Ø Firm-wide Commitment

Firm-wide commitment and knowledgeable management run hand in hand because first you need knowledgeable management to have firm-wide commitment.

Ø Knowledgeable Management

The management must be able to teach the employees about JIT and support the effort completely. They must know everything about JIT so that they can inform everyone of what is going on at all times.

Requirements for JIT

Respond to Customer Requirements

Integrate all Processes in the Manufacturing System

Employee Participation in Meeting Commitments

Company wide Commitment to education

Eliminate redundancy

Reduce all Inventories

Establish Continuous Improvement Goals

Use a pull Production System

Design products for Manufacturing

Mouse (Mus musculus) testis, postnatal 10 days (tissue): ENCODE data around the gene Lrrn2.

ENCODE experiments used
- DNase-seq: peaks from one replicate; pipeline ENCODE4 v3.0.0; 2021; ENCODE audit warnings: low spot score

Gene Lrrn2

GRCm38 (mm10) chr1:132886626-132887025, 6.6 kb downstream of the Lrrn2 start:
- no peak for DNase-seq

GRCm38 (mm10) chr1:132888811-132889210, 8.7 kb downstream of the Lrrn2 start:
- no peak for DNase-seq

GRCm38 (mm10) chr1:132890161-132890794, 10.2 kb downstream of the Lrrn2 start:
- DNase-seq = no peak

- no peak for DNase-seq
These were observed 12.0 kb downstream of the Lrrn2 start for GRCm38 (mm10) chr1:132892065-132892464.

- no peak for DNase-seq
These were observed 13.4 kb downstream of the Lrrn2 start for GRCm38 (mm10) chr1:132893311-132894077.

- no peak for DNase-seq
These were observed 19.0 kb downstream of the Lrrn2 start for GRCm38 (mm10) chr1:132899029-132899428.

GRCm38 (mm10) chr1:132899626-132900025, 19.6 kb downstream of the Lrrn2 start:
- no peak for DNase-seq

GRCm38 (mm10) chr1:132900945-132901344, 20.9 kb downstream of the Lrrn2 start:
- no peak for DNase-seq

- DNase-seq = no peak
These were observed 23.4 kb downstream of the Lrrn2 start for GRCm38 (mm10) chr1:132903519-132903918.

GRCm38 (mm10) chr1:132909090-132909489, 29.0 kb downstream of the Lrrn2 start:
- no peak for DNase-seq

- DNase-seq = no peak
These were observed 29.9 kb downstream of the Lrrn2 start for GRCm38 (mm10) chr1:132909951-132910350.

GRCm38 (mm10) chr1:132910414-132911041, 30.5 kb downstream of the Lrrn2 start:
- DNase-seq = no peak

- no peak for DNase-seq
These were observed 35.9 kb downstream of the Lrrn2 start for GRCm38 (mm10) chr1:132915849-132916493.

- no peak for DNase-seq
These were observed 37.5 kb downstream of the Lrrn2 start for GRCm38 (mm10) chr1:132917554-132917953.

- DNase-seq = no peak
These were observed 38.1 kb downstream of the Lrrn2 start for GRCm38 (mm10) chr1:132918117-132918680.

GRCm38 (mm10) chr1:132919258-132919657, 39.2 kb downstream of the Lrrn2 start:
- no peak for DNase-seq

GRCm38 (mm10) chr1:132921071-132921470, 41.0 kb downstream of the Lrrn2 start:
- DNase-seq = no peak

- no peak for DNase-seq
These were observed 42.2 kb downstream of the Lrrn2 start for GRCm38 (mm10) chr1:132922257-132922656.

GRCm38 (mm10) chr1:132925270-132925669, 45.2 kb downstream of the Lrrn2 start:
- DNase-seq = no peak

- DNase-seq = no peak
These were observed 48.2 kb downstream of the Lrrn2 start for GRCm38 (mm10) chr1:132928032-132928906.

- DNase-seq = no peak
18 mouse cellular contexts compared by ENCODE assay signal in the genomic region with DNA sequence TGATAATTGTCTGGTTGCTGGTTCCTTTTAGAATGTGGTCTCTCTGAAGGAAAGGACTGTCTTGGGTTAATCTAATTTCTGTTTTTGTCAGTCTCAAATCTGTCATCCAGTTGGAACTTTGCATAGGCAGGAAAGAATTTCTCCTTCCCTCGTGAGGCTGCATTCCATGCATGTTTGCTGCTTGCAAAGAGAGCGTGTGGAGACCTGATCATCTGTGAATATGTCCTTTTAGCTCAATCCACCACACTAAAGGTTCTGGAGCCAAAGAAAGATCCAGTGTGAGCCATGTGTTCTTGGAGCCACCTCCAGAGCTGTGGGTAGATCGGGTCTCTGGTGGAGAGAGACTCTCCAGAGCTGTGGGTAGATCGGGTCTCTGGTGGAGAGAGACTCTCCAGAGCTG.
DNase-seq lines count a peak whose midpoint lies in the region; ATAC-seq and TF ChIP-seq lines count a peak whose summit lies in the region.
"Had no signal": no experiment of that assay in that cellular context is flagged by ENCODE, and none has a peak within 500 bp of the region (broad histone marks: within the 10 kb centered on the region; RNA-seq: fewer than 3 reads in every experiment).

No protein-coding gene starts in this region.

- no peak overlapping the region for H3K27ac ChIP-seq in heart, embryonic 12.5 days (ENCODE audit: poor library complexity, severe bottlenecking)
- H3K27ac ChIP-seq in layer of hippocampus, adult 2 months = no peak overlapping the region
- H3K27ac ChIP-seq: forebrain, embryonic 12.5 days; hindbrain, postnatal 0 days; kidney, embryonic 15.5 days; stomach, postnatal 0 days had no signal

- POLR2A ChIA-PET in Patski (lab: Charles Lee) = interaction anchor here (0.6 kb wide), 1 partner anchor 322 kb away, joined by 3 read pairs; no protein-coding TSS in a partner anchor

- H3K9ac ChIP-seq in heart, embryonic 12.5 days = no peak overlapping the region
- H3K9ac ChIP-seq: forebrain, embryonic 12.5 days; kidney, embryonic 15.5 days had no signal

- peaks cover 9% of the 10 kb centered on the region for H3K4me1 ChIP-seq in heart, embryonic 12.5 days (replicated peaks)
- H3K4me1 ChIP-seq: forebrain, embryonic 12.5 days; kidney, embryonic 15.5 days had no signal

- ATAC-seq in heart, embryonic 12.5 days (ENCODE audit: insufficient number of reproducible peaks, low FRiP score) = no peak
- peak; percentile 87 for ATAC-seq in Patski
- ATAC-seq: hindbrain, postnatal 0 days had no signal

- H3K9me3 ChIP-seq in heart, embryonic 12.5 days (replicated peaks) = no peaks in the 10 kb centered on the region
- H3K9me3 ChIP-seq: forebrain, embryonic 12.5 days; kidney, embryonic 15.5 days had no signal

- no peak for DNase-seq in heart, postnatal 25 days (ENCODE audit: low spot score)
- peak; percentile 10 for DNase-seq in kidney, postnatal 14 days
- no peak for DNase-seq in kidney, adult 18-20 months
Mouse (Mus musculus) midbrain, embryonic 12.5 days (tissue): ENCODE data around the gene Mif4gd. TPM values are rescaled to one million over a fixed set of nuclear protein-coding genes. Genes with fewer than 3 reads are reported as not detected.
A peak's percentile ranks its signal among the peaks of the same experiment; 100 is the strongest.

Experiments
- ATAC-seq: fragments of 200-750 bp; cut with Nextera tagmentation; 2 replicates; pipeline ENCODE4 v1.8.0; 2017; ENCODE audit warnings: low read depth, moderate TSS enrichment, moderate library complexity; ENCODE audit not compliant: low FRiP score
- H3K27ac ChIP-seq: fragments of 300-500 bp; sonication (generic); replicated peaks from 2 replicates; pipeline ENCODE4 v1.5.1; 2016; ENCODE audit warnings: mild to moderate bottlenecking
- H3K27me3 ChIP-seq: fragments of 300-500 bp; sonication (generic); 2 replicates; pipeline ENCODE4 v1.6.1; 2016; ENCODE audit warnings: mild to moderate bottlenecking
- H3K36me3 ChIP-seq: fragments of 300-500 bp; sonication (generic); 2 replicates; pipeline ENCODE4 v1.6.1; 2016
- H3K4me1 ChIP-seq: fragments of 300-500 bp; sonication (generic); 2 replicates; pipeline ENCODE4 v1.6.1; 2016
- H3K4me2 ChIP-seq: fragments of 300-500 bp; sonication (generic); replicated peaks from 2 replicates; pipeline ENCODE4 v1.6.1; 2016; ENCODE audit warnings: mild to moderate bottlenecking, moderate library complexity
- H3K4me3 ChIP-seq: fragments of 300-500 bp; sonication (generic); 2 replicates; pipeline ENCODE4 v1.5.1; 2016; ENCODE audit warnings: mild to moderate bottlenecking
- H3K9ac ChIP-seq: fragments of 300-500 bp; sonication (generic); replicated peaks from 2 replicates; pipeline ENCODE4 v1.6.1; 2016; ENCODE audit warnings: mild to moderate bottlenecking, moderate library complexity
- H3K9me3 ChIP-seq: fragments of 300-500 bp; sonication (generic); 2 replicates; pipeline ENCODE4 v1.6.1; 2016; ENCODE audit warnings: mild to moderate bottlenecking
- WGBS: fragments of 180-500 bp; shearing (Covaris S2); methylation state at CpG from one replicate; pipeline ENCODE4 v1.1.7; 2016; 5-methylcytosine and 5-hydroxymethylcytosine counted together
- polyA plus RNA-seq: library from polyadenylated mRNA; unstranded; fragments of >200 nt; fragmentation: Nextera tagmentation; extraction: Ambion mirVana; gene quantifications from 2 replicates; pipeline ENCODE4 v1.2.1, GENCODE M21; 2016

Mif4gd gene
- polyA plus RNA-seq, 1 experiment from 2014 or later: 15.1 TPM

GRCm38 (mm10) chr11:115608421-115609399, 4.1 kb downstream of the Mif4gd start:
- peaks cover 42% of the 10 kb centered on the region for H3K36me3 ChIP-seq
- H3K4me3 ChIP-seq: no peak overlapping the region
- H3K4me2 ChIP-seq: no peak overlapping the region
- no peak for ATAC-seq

Develop Controllable Production Processes

Have a Defect Prevention Program

Reduce Setup Times

Build Products to Specification

· The Toyota Production System

The Toyota production system has been called the “kanban system” and the “Toyota System”, but they are just other labels referring to the Just-In-Time system. Toyota has gone through an evolution of sorts, They have evolved into a comprehensive system that is a single unit with no separate parts. The Toyota system first attracted attention in 1973 when Japan was going through an oil crisis and it companies had to manage to do well with less. They began to closely scrutinize the relentless pursuit of total elimination of waste that Toyota swore by. Many people criticized this method but they could have just been making excuses because it is a very difficult and time consuming process to implement such a serious change in an organization. The times are changing from “if we make it, we can sell it” to a time where society views quality and value as the most important aspects of a product. Toyota implemented JIT in a time where most people had never even heard of it, and they did it with near perfection.